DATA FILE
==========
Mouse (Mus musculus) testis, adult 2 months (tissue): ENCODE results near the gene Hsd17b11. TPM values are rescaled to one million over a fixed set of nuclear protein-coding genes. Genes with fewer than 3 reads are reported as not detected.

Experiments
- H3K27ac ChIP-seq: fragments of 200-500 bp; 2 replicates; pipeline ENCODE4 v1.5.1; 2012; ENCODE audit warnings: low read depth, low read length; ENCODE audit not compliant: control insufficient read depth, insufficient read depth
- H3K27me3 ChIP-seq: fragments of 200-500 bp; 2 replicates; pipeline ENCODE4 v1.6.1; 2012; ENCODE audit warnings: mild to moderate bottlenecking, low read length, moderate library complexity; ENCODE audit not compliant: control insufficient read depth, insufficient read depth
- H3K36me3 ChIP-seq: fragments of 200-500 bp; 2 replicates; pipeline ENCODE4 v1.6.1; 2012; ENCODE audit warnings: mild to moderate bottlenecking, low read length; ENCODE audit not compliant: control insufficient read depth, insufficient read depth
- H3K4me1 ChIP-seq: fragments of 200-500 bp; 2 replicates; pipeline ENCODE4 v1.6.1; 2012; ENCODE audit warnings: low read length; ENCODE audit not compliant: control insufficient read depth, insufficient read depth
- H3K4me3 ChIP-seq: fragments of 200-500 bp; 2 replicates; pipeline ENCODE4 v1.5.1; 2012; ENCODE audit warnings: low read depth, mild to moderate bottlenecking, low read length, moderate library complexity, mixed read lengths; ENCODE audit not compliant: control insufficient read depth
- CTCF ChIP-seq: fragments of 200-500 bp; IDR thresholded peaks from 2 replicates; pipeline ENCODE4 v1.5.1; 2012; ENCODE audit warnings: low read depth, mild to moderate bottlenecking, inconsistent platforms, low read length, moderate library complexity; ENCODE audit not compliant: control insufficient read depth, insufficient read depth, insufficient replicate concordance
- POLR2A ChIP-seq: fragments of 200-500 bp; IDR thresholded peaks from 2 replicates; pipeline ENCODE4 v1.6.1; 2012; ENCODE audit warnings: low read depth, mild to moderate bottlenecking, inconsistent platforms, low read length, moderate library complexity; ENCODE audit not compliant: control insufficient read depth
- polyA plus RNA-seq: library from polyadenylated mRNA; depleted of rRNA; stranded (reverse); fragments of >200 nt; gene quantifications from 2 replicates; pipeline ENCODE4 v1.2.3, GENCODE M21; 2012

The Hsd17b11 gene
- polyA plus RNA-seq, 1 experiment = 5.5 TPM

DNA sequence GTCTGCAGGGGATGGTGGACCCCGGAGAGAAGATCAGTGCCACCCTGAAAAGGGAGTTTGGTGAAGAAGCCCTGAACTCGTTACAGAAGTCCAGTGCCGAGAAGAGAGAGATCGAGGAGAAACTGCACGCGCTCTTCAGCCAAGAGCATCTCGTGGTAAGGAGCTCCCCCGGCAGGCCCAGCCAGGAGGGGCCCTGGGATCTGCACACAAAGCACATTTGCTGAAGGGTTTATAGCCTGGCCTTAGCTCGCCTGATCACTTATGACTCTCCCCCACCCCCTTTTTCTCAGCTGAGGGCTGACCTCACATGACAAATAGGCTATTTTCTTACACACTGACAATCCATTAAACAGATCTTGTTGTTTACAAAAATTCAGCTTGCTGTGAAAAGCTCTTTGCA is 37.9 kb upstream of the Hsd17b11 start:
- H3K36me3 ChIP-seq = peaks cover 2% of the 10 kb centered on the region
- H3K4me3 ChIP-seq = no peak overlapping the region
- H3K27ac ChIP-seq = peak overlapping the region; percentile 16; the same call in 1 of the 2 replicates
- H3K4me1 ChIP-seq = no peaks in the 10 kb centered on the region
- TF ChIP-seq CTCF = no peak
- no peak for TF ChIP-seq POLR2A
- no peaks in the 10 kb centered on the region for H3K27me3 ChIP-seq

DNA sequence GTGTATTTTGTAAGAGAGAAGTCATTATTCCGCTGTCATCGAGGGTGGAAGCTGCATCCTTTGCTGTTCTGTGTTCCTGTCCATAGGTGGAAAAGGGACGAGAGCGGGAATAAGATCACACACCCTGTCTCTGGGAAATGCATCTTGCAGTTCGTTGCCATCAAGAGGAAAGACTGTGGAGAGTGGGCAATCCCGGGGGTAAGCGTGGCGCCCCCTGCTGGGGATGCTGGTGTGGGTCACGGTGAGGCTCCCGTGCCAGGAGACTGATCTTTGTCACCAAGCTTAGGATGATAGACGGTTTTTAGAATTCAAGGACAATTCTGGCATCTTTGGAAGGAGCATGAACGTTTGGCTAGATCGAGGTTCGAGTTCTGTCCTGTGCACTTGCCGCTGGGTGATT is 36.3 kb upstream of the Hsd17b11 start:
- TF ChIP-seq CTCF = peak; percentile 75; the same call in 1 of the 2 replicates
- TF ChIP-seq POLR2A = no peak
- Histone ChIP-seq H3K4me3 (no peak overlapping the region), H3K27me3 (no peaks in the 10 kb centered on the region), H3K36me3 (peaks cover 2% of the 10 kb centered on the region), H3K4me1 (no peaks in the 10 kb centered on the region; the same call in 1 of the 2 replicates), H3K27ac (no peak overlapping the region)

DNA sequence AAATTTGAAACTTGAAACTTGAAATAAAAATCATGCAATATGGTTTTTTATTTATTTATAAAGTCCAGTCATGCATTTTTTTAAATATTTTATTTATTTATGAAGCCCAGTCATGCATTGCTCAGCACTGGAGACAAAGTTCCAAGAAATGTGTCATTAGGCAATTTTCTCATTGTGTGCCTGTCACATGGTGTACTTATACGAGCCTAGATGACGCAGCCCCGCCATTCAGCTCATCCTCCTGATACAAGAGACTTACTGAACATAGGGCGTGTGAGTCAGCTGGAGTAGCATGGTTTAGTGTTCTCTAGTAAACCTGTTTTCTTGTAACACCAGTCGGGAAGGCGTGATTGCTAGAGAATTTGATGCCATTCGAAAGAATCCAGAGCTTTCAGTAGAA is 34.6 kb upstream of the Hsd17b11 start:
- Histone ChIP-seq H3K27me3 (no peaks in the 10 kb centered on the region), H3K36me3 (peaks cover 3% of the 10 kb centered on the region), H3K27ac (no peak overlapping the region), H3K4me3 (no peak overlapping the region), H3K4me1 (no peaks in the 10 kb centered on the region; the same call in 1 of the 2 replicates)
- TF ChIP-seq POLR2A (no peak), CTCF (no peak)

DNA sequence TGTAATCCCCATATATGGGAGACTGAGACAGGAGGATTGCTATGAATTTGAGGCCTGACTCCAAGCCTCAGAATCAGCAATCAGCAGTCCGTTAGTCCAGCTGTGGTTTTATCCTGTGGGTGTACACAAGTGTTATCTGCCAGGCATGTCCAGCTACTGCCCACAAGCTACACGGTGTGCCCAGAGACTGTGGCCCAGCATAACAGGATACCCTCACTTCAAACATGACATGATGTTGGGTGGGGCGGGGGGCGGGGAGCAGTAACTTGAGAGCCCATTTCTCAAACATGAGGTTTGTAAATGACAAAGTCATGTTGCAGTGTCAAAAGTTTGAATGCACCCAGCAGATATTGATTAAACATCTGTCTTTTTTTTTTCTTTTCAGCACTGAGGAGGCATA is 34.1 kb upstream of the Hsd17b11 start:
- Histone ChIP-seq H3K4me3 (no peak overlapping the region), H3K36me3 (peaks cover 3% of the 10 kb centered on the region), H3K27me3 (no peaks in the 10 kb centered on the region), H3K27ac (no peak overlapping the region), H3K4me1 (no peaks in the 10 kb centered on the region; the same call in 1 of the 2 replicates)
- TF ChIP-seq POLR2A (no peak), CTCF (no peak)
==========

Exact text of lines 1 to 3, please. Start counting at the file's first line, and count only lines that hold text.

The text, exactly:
Mouse (Mus musculus) testis, adult 2 months (tissue): ENCODE results near the gene Hsd17b11. TPM values are rescaled to one million over a fixed set of nuclear protein-coding genes. Genes with fewer than 3 reads are reported as not detected.

Experiments
- H3K27ac ChIP-seq: fragments of 200-500 bp; 2 replicates; pipeline ENCODE4 v1.5.1; 2012; ENCODE audit warnings: low read depth, low read length; ENCODE audit not compliant: control insufficient read depth, insufficient read depth